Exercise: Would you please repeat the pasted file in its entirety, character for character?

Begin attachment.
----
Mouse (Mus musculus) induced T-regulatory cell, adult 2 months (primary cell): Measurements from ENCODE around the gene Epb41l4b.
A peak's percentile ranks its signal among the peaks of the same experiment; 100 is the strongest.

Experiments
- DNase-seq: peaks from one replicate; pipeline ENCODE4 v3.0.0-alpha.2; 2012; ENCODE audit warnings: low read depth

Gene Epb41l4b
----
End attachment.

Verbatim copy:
Mouse (Mus musculus) induced T-regulatory cell, adult 2 months (primary cell): Measurements from ENCODE around the gene Epb41l4b.
A peak's percentile ranks its signal among the peaks of the same experiment; 100 is the strongest.

Experiments
- DNase-seq: peaks from one replicate; pipeline ENCODE4 v3.0.0-alpha.2; 2012; ENCODE audit warnings: low read depth

Gene Epb41l4b